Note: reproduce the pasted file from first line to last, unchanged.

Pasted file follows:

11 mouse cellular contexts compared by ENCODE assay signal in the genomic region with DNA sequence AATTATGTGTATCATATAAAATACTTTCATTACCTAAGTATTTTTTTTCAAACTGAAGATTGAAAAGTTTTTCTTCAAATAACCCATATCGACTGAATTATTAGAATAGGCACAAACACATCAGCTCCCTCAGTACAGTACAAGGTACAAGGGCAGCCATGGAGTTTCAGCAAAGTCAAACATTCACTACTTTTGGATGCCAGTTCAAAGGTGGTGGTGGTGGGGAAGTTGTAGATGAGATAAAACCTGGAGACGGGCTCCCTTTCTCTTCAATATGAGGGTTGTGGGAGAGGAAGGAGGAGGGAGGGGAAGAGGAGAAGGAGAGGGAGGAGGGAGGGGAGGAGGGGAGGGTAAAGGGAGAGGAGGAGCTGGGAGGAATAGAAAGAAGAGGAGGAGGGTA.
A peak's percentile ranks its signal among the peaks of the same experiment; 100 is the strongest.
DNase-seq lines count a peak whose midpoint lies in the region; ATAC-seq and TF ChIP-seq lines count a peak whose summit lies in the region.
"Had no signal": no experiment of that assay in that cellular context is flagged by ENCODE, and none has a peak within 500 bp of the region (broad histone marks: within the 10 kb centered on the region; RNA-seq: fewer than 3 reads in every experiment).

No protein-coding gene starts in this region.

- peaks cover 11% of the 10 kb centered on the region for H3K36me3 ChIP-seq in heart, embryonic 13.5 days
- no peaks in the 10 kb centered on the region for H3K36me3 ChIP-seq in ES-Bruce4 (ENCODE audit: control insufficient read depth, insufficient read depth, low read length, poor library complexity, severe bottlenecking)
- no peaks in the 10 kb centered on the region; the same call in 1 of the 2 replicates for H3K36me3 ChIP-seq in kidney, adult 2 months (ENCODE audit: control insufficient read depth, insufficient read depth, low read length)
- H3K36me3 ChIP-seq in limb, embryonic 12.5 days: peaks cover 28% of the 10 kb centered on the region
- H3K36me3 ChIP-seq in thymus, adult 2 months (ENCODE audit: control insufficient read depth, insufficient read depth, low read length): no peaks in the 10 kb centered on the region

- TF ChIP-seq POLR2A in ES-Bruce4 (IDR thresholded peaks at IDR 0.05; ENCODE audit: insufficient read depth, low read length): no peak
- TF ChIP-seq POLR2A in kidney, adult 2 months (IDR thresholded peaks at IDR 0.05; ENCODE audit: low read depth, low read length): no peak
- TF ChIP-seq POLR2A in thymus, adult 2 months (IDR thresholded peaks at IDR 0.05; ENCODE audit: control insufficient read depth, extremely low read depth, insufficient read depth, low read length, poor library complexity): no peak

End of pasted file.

11 mouse cellular contexts compared by ENCODE assay signal in the genomic region with DNA sequence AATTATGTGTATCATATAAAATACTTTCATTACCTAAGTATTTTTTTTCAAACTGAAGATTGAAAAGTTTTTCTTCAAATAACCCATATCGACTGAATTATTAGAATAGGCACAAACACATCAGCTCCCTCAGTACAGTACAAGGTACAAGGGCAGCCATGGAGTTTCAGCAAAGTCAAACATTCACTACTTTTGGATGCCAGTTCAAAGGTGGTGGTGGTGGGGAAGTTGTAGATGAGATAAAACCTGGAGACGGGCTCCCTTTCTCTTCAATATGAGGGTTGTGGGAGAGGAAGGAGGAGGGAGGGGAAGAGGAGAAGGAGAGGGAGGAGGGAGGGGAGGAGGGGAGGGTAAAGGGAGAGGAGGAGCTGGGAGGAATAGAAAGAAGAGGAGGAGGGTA.
A peak's percentile ranks its signal among the peaks of the same experiment; 100 is the strongest.
DNase-seq lines count a peak whose midpoint lies in the region; ATAC-seq and TF ChIP-seq lines count a peak whose summit lies in the region.
"Had no signal": no experiment of that assay in that cellular context is flagged by ENCODE, and none has a peak within 500 bp of the region (broad histone marks: within the 10 kb centered on the region; RNA-seq: fewer than 3 reads in every experiment).

No protein-coding gene starts in this region.

- peaks cover 11% of the 10 kb centered on the region for H3K36me3 ChIP-seq in heart, embryonic 13.5 days
- no peaks in the 10 kb centered on the region for H3K36me3 ChIP-seq in ES-Bruce4 (ENCODE audit: control insufficient read depth, insufficient read depth, low read length, poor library complexity, severe bottlenecking)
- no peaks in the 10 kb centered on the region; the same call in 1 of the 2 replicates for H3K36me3 ChIP-seq in kidney, adult 2 months (ENCODE audit: control insufficient read depth, insufficient read depth, low read length)
- H3K36me3 ChIP-seq in limb, embryonic 12.5 days: peaks cover 28% of the 10 kb centered on the region
- H3K36me3 ChIP-seq in thymus, adult 2 months (ENCODE audit: control insufficient read depth, insufficient read depth, low read length): no peaks in the 10 kb centered on the region

- TF ChIP-seq POLR2A in ES-Bruce4 (IDR thresholded peaks at IDR 0.05; ENCODE audit: insufficient read depth, low read length): no peak
- TF ChIP-seq POLR2A in kidney, adult 2 months (IDR thresholded peaks at IDR 0.05; ENCODE audit: low read depth, low read length): no peak
- TF ChIP-seq POLR2A in thymus, adult 2 months (IDR thresholded peaks at IDR 0.05; ENCODE audit: control insufficient read depth, extremely low read depth, insufficient read depth, low read length, poor library complexity): no peak